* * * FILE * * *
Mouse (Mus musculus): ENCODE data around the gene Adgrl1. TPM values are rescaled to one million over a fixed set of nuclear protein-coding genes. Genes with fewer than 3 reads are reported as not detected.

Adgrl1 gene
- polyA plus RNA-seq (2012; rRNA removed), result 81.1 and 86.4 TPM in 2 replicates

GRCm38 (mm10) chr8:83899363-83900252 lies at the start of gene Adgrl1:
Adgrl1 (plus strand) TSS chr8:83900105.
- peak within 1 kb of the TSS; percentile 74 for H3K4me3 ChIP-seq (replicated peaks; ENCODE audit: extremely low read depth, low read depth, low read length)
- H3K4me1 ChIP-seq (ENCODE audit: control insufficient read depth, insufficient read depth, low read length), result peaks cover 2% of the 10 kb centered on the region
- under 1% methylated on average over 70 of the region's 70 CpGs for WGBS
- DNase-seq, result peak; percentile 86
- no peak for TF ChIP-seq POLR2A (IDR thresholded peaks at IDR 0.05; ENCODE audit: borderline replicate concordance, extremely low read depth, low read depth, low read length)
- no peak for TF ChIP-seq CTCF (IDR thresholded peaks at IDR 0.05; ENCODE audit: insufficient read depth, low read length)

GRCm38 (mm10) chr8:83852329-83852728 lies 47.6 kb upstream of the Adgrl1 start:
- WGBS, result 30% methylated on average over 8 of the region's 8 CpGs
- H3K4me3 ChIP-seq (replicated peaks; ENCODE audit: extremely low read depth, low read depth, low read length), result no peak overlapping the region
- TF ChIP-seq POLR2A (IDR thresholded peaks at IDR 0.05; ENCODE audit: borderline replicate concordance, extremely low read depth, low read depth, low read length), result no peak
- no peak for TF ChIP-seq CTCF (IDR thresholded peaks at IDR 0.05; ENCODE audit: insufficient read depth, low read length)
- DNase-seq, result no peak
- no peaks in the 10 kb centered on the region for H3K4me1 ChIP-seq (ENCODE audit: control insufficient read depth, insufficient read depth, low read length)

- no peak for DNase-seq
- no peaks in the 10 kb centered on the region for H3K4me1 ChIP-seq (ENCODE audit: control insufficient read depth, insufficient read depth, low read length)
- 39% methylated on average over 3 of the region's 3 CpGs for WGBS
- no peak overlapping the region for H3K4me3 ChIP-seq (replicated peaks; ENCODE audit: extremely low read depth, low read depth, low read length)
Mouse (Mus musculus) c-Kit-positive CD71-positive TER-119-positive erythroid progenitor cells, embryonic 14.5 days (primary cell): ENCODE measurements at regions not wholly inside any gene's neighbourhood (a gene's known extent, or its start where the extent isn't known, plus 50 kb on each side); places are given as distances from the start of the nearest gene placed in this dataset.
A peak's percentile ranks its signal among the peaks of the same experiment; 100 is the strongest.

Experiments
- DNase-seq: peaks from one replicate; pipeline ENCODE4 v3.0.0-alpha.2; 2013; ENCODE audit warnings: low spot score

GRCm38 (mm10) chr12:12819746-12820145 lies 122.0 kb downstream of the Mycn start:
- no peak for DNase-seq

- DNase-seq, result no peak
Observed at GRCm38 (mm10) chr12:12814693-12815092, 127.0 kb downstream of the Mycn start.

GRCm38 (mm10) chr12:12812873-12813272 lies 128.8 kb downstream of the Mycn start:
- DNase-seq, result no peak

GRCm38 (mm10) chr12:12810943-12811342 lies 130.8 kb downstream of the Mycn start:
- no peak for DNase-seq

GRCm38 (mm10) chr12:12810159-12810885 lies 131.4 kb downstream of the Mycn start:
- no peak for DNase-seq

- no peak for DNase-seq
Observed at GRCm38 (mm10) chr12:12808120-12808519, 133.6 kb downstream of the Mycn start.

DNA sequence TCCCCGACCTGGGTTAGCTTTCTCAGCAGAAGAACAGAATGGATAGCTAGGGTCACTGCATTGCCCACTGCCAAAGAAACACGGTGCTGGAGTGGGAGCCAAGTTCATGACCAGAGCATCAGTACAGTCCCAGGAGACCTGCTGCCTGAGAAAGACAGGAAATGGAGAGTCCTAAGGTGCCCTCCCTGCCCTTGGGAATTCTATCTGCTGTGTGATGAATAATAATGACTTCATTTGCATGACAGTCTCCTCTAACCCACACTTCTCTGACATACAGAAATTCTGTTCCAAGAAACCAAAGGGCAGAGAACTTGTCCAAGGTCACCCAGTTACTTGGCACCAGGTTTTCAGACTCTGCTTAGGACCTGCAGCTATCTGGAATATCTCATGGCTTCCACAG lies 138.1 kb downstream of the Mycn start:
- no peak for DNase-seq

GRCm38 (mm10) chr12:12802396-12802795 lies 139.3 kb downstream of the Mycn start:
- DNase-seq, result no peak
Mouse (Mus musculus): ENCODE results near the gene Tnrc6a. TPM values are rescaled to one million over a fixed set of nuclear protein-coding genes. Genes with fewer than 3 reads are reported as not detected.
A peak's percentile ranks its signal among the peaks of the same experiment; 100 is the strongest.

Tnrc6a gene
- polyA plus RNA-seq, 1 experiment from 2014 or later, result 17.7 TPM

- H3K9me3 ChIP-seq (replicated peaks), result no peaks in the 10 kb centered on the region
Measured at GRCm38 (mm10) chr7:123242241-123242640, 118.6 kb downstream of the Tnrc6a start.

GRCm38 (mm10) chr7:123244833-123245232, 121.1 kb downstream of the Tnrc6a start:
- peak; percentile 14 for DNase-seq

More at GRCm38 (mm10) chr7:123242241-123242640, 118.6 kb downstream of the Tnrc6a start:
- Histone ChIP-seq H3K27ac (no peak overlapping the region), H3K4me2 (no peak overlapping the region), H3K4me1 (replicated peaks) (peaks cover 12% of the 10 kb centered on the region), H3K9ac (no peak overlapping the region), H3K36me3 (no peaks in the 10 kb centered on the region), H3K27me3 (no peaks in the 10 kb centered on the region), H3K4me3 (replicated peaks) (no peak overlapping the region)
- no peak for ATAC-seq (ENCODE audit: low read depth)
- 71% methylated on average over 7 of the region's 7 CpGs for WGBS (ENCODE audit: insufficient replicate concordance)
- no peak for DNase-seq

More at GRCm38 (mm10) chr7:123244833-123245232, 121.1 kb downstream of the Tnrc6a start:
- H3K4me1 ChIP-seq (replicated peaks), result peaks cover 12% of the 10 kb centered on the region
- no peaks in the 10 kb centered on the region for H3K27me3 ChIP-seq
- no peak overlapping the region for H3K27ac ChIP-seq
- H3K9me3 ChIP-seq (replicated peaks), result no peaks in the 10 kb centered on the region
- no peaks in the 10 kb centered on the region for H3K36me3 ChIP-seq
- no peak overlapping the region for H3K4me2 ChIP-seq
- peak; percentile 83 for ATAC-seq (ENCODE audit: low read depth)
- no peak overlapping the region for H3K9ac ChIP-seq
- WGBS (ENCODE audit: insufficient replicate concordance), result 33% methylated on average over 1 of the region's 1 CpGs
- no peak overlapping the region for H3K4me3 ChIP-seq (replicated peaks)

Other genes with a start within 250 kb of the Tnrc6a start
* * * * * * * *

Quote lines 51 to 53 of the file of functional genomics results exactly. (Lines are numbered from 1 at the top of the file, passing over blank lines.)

More at GRCm38 (mm10) chr7:123242241-123242640, 118.6 kb downstream of the Tnrc6a start:
- Histone ChIP-seq H3K27ac (no peak overlapping the region), H3K4me2 (no peak overlapping the region), H3K4me1 (replicated peaks) (peaks cover 12% of the 10 kb centered on the region), H3K9ac (no peak overlapping the region), H3K36me3 (no peaks in the 10 kb centered on the region), H3K27me3 (no peaks in the 10 kb centered on the region), H3K4me3 (replicated peaks) (no peak overlapping the region)
- no peak for ATAC-seq (ENCODE audit: low read depth)